While we're all waiting for something original to be posted, here is another installment from the reminiscences of my great grandfather. In this excerpt he writes about when he was 15 and working on a farm in Ticonic, Iowa (the year was 1889.)
We were usually up at four in the morning in crop time, harvesting haying or corn husking. Other times we luxuriated in bed until five. The hired man took care of the horses while the boss fed the stock and milked. Breakfast was at Five thirty after fifty or sixty hogs had been fed, several cows milked, horses curried off and harnessed, cultivators greased and ready to go.
Six o’clock we started down the corn rows, birds hopping along behind gathering up the early worms the cultivator shovels turned up. Even then the level rays of the sun burned in the damp air and by nine or ten it roasted.
A scant hour out at noon and we dragged up and down the corn rows until the boss unhitched, usually about six thirty if he happened to be at the house end of the field. This made about twenty miles a day or better, driving the team, handling the cultivator shovels, two on each handle. After that the horses and the stock were cared for and wood cut and split against the next day and bed at eight o’clock. Bed was usually in an upstairs room so hot you could fry eggs on the floor anytime before midnight. That is what made the corn grow – hot nights.
A typical menu for a typical day on an Iowa tenant farm was pancakes, fried eggs and coffee for breakfast. Sometimes it was baking powder biscuit and ham for change; no butter or ham gravy on the biscuits. Dinner might be greens with a ham bone, boiled potatoes, hot biscuit with sorghum molasses, vegetables in season and coffee. Other days it might be salt pork, milk gravy, potatoes, bread and sorghum. There was usually a big pitcher of milk for all three meals. The pay was $20 a month for an extra good man who did the chores on Sunday. The chores usuallu left him with five or six hours on the Sabbath all to himself.
If you can figure out any time for recreation in corn plowing, go ahead. I never could. We worked until it was “laid by” then quit, caught our bronco out of the pasture, broke him all over again, hitched him to our cowboy cart from Sears Roebuck – ten-seventy-five and the freight – and didn’t stay there or anywhere else; we just went.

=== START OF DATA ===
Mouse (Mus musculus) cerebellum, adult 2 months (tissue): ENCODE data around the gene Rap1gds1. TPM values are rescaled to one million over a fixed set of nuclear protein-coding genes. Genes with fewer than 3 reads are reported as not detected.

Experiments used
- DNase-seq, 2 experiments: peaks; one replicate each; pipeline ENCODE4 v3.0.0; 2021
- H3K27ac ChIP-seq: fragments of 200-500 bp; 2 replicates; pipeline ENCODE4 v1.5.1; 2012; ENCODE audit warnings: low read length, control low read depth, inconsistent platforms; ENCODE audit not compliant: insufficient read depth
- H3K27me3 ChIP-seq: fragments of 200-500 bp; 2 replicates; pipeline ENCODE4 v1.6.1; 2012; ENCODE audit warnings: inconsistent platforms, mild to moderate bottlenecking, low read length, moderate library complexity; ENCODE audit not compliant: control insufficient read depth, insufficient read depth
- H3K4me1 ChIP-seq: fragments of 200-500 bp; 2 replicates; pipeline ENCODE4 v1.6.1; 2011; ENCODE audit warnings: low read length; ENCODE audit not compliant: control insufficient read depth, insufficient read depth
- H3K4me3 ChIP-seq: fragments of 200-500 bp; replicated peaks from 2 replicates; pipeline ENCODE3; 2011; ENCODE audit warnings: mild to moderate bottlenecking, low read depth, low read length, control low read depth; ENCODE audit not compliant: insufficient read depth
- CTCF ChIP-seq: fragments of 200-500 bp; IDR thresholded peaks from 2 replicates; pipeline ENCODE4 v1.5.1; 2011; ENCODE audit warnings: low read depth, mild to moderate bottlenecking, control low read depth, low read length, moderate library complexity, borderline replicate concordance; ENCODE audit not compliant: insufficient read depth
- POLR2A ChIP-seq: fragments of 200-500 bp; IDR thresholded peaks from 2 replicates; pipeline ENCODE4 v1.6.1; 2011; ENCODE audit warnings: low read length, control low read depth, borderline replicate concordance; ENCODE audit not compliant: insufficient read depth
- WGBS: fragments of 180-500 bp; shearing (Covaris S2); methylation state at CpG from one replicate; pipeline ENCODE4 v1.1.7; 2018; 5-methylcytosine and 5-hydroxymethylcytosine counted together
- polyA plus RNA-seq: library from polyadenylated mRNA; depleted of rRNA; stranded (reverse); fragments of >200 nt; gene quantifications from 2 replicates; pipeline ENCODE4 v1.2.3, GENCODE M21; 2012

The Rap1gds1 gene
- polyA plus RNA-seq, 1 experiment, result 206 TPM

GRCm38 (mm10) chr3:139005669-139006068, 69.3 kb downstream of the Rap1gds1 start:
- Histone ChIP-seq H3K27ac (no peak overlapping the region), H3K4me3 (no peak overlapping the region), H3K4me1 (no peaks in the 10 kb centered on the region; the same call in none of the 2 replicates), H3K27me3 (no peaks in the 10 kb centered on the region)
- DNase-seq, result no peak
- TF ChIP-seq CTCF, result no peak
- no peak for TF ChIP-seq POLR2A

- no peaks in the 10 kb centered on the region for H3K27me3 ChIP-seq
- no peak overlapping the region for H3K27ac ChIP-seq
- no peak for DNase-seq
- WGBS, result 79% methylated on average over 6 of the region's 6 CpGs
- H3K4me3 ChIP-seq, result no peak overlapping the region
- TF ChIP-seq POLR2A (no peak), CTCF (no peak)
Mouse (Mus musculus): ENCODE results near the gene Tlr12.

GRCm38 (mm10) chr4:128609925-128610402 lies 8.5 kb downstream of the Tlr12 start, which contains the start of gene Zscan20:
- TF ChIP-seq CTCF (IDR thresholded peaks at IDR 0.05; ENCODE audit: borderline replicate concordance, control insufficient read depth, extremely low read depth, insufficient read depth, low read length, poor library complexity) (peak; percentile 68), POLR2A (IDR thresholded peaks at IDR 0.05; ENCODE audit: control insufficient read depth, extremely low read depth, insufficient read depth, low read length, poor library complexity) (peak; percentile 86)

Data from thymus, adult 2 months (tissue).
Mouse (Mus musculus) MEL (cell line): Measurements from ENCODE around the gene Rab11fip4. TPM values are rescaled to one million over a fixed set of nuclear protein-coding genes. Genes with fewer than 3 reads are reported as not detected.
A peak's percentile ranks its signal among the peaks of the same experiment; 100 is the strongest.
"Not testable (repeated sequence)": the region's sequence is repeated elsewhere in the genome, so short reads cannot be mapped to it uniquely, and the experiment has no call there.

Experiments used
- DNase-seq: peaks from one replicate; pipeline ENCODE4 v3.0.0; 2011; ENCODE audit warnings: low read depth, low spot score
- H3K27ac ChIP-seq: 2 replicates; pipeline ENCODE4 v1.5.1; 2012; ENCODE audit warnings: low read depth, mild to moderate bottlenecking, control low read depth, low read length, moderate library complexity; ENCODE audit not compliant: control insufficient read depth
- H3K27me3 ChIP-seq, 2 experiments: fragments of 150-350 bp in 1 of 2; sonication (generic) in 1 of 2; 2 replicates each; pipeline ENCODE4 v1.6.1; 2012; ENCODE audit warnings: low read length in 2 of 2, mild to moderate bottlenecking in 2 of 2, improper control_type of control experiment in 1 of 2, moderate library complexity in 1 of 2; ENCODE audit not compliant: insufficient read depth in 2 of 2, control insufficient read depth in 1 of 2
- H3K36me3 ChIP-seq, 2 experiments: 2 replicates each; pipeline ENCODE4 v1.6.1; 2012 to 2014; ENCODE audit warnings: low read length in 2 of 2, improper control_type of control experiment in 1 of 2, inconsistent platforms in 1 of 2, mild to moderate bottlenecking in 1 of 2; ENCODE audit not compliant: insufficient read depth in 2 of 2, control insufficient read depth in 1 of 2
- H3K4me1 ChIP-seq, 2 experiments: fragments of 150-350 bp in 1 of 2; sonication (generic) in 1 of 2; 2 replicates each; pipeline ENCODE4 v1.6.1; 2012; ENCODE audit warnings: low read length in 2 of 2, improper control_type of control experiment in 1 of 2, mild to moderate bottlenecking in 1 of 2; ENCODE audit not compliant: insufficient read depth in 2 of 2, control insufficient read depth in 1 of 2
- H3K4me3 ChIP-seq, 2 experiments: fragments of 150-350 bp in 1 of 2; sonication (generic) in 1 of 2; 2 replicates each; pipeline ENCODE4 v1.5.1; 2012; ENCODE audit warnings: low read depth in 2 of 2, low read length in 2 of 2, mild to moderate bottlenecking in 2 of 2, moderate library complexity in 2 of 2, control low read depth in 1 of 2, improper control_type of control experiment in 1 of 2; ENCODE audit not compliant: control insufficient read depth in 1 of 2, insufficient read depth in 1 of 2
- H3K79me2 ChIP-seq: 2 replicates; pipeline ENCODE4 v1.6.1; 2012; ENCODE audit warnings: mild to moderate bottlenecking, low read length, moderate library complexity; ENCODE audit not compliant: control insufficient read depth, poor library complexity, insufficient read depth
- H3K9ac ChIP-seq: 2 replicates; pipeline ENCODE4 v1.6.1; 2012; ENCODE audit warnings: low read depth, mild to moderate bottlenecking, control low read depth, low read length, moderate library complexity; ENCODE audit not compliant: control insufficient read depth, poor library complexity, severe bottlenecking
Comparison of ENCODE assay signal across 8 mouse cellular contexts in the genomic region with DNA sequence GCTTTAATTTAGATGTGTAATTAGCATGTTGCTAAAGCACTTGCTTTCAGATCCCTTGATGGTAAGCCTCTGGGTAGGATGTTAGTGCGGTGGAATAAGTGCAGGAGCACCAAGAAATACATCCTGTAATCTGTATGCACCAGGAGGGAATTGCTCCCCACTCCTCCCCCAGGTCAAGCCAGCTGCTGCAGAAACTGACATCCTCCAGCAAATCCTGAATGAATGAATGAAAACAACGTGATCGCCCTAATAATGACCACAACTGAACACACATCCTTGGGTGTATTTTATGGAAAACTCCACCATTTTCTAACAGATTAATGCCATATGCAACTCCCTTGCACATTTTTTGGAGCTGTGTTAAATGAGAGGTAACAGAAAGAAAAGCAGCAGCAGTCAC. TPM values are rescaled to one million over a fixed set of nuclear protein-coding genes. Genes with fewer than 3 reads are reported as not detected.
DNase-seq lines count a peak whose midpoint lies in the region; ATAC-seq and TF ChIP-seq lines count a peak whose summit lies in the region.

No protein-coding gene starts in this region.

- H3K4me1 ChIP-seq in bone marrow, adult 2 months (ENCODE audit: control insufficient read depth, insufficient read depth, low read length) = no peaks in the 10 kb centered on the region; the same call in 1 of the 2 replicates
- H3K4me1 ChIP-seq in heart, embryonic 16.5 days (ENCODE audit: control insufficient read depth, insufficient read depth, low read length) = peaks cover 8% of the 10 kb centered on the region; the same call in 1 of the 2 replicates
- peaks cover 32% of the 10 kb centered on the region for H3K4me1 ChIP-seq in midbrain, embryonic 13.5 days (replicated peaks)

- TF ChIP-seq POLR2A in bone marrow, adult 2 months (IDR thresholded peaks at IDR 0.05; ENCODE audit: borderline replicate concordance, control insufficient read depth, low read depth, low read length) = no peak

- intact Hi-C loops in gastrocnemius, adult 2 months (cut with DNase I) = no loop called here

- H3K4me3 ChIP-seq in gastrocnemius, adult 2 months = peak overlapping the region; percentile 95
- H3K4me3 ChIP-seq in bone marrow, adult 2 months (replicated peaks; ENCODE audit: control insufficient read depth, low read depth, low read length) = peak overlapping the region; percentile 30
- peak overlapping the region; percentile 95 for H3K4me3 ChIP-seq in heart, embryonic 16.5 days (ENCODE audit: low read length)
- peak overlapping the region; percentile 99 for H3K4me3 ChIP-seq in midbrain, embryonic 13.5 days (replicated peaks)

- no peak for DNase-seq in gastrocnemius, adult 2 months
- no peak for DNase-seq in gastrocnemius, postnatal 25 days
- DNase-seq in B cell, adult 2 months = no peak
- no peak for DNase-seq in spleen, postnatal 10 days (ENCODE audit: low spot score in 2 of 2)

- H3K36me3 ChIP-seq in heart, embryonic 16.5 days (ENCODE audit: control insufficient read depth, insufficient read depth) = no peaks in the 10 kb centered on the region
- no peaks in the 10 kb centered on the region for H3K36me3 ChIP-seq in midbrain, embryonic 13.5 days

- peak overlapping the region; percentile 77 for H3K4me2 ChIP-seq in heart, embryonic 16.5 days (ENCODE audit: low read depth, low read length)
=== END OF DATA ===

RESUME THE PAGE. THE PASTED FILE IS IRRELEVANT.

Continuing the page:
Sometimes it was a camp meeting over at Holly Springs; often fishing cat-fish in the Little Sioux or bull-head in the bayous. There was a bounty on coyotes and we dug for them in the bluffs; not with much idea of getting them but just for the hell of it and to be doing something.
We drove to one dumpy little western town after another, walked aimlessly up and down its broad sidewalks, meeting other farm yokels doing the same thing. We strolled into the stuffy stores and looked at things we would like to buy but did not.
Most of them had a showcase full of ready made neckties. They were an assortment sold by a Sioux City wholesaler, each lot just like the lot you saw in the last store you were in.
Suits of clothes hung behind a curtain to one side, very few priced over ten dollars. When I was eighteen I got a prince albert suit at $15.00 and a broad brimmed hat. A Windsor tie with polka dots set it off in great shape. I was a sight for gods and men, cutting a swath six feet wide and a foot deep. This prince albert coat was especially effective when riding on a cowboy cart. There was no back to the seat and the tails of the coat hung down behind, flowing out almost straight when the bronc was just hitting the high places.
The doggy thing was to perch your hat on the back of your head, pull on the lines, celluloid cuffs clean below shirt sleeves, buttons rattling and let the bronc sail through town as fast as he could. If it was dusty, so much the better; more people would notice you. We tried our best to make people think we were regular devils on wheels. The net result was to use up considerable axle grease and no one remembered afterward whether we had passed or not.
- from an unpublished manuscript by Charles Hoyt